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Album review: Court Yard Hounds, "Court Yard Hounds"

court yard houndsCourt Yard Hounds lack bite on their debut album. (By Bruce Gilbert)

By Chris Richards

Now here's a debut album with real powder-keg potential.

When lead singer Natalie Maines sent the Dixie Chicks into that dreaded limbo known as "indefinite hiatus," sisters Emily Robison and Martie Maguire (the secondary and tertiary Chicks) grew flustered. So they started their own band. They gave it a tough name. And the younger sister took the lead, penning songs about her 2008 divorce from country twanger Charlie Robison.

Press play and wait for the whole thing to go kablooey, right?

Sorry. The Court Yard Hounds' self-titled debut does no such thing. It's tepid, torpid and disappointingly pleasant. Where Robison should be offering a tour of her battle scars, she emerges from the wreckage of her divorce and the inertia of her band sounding cool and detached. No tears were shed during the making of this album.

(Prim, proper and polite, after the jump.)


As vocalists, Robison and Maguire can harmonize with the best of them, but as Court Yard Hounds, the sisters sound too stately, too polite - while delivering lyrics that only sidestep the minefields of heartbreak.

Things get particularly wishy-washy with lead single "The Coast." Pining for "Blue skies, green water / White birds in the air," the duo thread their voices through the beat like a pair of crisscrossing shoelaces. But when the song's refrain reaches its fifth go-round, the title feels appropriate.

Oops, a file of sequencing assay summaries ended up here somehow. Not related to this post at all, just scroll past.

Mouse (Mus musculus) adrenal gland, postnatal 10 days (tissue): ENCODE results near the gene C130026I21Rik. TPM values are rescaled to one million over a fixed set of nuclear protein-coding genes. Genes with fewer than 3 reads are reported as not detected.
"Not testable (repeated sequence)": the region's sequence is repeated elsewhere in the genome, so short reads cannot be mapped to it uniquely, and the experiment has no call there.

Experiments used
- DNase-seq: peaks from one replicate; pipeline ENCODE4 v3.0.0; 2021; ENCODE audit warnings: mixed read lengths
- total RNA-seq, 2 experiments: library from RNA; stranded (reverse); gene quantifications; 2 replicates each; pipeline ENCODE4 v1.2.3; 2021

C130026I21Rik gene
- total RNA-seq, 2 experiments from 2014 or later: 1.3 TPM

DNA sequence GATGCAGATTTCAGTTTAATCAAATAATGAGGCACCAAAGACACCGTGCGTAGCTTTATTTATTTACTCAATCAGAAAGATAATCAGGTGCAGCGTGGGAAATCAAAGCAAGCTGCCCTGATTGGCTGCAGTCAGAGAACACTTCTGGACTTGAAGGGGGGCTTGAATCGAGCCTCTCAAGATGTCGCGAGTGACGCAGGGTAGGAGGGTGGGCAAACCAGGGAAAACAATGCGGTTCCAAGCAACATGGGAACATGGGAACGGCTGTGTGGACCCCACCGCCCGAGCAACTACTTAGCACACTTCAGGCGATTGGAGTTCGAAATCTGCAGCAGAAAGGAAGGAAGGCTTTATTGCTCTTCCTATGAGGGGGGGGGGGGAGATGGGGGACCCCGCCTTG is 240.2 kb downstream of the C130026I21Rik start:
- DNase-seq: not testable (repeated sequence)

What a disappointment. Angsty back story aside, these are two commanding musicians who cut their teeth on the bluegrass circuit for years before teaming up with Maines in the '90s. Many have cited (or blamed) Maines for pushing the Dixie Chicks away from those bluegrassy pastures, but these soft-pop melodies suggest otherwise. Instead of reaching that high, lonesome sound, the Hounds offer a flat, handsome sound.

Many of these tunes would have sounded perfectly natural wafting across the Lilith Fair grounds in 1997. "Fairytale" evokes a less-fanciful Sarah McLachlan. "Delight (Something New Under the Sun)" sounds like a less-feisty Sheryl Crow. (Fittingly, the Hounds are slated to join the resuscitated Lilith Fair tour this summer, just a few weeks after a very recently reformed Dixie Chicks are scheduled to perform nine U.S. dates with the Eagles. Neither Hounds nor Chicks are currently scheduled to visit Washington.)

The album's only redeeming moment comes at the end - a music-box ballad called "Fear of Wasted Time." With it, Robison embraces young motherhood as a salve against regret. "I was raisin' Cain / Now I'm raising babies," she sings.

It's no fantastic battle scar, but it sure makes for one pretty little bruise of a song.

Recommended track: "Fear of Wasted Time"

By David Malitz  |  May 4, 2010; 11:00 AM ET
Categories:  Album reviews  | Tags: Court Yard Hounds  
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